Henriette de Latil was the daughter of Alexandre Antoine de Latil and Jeanne de Goujon de Grondel and the sister of Pauline Latil who was the wife of Bernard Antoine Dauterive, the son of Jean Antoine Bernard D’Hauterive.

From “The Family Bienvenu”, by Willie Z. Bienvenu in the Louisiana Historical Quarterly: “All of the Bienvenus of southwest Louisiana, and wherever they might have spread, can trace our parentage to one man, Alexandre Devince Bienvenu and his wife Felicite Louise Henriette de Grondel Latil who came from New Orleans and settled on a plantation near Cypress Island, north of Saint Martinville.  They were the parents of nine children, eight of whom survived to maturity and had families.”

From St, Martin Parish History, by Betty Pourciau: “Alexandre Bienvenu brought his family to the Teche in the 1790’s.  Like his father, he was very wealthy, owned 2400 arpents of the finest lands in the Attakapas, north of St. Martinville, stretching from Cypress Island to Bayou Teche and across to the present Catahoula Road, a plantation named Beau Bassin.  He had forty slaves to take care of his large holdings.  Also, on the 1810 tax-list of landowners and slaveowners, widow Devince {Alexandre’s mother} owned property with fifty-one arpents frontage on the Bayou and fourteen slaves.”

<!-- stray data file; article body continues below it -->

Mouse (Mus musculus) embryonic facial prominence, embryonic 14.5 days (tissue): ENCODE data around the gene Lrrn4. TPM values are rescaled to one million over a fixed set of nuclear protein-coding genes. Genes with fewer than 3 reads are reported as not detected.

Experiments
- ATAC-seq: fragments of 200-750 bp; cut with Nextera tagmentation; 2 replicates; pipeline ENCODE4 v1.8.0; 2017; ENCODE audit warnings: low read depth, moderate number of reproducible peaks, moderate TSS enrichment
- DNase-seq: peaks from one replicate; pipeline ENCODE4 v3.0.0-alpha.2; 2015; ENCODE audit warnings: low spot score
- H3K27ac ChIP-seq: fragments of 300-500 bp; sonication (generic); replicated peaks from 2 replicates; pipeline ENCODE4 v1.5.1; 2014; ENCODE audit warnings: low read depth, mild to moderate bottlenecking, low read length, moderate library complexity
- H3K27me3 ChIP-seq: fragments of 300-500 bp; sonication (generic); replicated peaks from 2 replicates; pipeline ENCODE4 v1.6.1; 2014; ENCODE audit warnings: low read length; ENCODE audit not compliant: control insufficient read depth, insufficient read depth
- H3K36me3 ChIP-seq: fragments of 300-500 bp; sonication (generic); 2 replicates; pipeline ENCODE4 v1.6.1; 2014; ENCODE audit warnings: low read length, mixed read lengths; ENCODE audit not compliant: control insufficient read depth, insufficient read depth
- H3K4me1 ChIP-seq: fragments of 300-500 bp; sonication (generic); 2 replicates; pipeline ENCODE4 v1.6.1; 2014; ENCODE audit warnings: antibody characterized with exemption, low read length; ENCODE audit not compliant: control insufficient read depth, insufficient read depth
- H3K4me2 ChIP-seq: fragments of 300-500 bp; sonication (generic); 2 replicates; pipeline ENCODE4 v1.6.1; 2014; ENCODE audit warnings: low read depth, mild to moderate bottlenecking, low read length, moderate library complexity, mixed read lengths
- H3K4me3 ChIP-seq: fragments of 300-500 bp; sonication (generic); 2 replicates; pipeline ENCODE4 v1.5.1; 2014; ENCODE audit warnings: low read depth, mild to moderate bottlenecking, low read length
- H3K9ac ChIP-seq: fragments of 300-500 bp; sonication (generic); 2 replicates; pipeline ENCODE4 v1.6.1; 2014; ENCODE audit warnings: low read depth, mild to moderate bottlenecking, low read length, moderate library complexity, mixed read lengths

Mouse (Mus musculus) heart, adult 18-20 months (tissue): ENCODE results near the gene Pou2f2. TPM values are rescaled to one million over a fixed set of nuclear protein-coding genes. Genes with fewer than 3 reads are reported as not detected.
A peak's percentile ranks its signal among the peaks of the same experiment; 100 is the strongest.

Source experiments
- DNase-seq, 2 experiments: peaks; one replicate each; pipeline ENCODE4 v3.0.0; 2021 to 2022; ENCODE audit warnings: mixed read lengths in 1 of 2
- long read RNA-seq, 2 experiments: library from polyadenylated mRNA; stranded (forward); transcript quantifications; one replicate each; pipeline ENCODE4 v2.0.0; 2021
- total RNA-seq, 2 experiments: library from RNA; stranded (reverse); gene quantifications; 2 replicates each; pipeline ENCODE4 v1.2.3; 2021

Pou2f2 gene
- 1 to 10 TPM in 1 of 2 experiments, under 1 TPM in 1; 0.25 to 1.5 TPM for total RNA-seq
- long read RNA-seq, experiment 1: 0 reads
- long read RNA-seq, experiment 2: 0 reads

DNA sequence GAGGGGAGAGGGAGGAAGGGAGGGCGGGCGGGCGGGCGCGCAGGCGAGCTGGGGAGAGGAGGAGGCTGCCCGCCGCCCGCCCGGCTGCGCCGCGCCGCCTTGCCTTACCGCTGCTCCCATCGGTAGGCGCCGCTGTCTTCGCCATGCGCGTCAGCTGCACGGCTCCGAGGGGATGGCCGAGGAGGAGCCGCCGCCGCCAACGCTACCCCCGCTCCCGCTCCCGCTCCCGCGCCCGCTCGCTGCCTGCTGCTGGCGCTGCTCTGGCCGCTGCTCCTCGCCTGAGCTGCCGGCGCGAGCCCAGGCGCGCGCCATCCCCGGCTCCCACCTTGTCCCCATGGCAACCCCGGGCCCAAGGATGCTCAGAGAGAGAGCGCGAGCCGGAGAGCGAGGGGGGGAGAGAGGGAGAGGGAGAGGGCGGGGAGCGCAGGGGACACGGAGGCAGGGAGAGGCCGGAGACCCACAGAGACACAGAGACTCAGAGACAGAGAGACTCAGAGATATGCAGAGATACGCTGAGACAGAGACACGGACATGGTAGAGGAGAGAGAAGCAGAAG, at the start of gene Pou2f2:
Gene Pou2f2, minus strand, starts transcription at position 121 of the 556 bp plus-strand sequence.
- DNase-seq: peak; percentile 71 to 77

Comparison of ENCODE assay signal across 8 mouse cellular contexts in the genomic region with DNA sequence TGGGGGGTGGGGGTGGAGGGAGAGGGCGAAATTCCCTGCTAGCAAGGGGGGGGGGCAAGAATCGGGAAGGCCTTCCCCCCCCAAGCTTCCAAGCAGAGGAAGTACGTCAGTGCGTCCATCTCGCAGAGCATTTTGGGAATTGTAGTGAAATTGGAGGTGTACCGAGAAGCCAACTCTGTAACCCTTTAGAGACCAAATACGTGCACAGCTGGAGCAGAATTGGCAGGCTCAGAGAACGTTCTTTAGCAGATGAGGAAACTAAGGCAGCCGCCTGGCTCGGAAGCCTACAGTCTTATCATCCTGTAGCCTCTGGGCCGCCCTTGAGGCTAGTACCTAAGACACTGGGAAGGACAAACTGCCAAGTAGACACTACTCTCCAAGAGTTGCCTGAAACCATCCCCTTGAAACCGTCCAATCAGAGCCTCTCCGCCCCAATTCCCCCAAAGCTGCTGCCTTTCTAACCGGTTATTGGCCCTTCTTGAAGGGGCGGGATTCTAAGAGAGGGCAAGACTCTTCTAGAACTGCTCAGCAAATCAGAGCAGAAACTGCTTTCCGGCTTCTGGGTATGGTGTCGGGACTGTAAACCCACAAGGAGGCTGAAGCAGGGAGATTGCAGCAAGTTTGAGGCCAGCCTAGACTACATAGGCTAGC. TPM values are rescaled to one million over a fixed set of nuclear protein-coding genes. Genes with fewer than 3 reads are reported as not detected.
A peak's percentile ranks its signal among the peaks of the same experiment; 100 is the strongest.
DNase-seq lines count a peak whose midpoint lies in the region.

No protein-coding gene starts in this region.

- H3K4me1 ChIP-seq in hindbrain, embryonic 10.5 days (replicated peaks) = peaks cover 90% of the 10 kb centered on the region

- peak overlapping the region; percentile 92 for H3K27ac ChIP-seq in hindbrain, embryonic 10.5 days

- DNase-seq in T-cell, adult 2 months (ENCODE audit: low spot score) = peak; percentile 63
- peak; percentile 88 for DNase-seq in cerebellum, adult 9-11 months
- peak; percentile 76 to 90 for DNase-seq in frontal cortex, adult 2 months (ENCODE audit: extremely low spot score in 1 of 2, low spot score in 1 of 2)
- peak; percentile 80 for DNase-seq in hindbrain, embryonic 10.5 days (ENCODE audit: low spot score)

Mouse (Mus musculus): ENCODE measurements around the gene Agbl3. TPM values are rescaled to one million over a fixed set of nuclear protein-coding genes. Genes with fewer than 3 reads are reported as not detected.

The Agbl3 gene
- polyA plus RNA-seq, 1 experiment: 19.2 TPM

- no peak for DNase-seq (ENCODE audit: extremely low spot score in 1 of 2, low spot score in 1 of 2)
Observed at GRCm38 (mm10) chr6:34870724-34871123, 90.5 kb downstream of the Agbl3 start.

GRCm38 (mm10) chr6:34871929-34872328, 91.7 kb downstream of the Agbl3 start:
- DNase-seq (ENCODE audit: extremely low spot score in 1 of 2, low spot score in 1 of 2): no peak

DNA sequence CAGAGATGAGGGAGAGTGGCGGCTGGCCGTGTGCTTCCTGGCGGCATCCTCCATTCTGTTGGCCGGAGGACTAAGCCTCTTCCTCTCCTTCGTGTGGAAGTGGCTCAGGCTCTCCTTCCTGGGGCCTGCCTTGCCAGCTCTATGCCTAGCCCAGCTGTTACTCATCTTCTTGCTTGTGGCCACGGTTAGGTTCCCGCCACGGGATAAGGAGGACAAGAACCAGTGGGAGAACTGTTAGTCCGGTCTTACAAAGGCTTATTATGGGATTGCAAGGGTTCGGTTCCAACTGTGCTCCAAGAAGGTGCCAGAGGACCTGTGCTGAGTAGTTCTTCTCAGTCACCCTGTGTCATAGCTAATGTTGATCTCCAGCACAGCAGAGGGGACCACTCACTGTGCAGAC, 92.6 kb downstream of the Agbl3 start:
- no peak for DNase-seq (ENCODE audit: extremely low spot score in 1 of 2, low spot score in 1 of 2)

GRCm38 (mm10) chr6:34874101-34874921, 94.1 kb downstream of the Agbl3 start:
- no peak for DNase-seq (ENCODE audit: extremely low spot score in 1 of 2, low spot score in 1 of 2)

Alexandre Devince Bienvenu I signed a Will on June 10, 1805 and died six days later in St. Martin Parish at the age of forty-two.  Henriette Latil was born in New Orleans in 1762 and died in St. Martinville in 1833 at the age of seventy-one.

Alexandre Bienvenu I and Henriette de Latil had eleven children and nine were listed in his Will:

1) Alexandre Devince Bienvenu II was born in 1784 and his baptismal sponsors were Lazaro Latil and Marie Devince Bienvenu.  In 1803 Alexandre married Marie Charlotte Euranie Pascalis de la Barre, the daughter of Francois Pascalis Volant de la Barre II and Charlotte Dutillet, and the great-granddaughter of Gregoire Volant and Marie Marthe Chauvin (above).

From Louisiana Marriages, by Alice Daly Forsyth, their wedding witnesses were: “Don Miguel de Rueda, Don Lazaro Latil, Don Alexandro Bienvenu, Dona Hanrrieta Latil, Don Francisco Pascalis de la Barre and Dona Juana Grondel, grandmother and parents of the contracting.”